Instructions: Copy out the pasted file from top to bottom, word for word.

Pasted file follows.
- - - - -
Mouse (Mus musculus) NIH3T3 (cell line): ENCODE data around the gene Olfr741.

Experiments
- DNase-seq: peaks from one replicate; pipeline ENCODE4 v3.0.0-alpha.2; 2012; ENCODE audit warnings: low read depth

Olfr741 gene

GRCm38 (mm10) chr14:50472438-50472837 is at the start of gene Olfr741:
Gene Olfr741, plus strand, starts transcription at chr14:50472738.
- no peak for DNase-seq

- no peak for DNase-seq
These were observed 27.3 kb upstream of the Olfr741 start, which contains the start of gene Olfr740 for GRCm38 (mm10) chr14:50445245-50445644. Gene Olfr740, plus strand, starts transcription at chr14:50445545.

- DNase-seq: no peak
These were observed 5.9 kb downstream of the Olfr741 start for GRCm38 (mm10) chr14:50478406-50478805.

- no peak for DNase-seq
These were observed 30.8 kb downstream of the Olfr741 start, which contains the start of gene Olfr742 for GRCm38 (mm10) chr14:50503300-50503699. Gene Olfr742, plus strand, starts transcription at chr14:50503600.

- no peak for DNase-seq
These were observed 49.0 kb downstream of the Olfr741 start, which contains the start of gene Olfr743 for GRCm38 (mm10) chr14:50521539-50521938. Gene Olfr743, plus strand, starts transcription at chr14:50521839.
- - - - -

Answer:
Mouse (Mus musculus) NIH3T3 (cell line): ENCODE data around the gene Olfr741.

Experiments
- DNase-seq: peaks from one replicate; pipeline ENCODE4 v3.0.0-alpha.2; 2012; ENCODE audit warnings: low read depth

Olfr741 gene

GRCm38 (mm10) chr14:50472438-50472837 is at the start of gene Olfr741:
Gene Olfr741, plus strand, starts transcription at chr14:50472738.
- no peak for DNase-seq

- no peak for DNase-seq
These were observed 27.3 kb upstream of the Olfr741 start, which contains the start of gene Olfr740 for GRCm38 (mm10) chr14:50445245-50445644. Gene Olfr740, plus strand, starts transcription at chr14:50445545.

- DNase-seq: no peak
These were observed 5.9 kb downstream of the Olfr741 start for GRCm38 (mm10) chr14:50478406-50478805.

- no peak for DNase-seq
These were observed 30.8 kb downstream of the Olfr741 start, which contains the start of gene Olfr742 for GRCm38 (mm10) chr14:50503300-50503699. Gene Olfr742, plus strand, starts transcription at chr14:50503600.

- no peak for DNase-seq
These were observed 49.0 kb downstream of the Olfr741 start, which contains the start of gene Olfr743 for GRCm38 (mm10) chr14:50521539-50521938. Gene Olfr743, plus strand, starts transcription at chr14:50521839.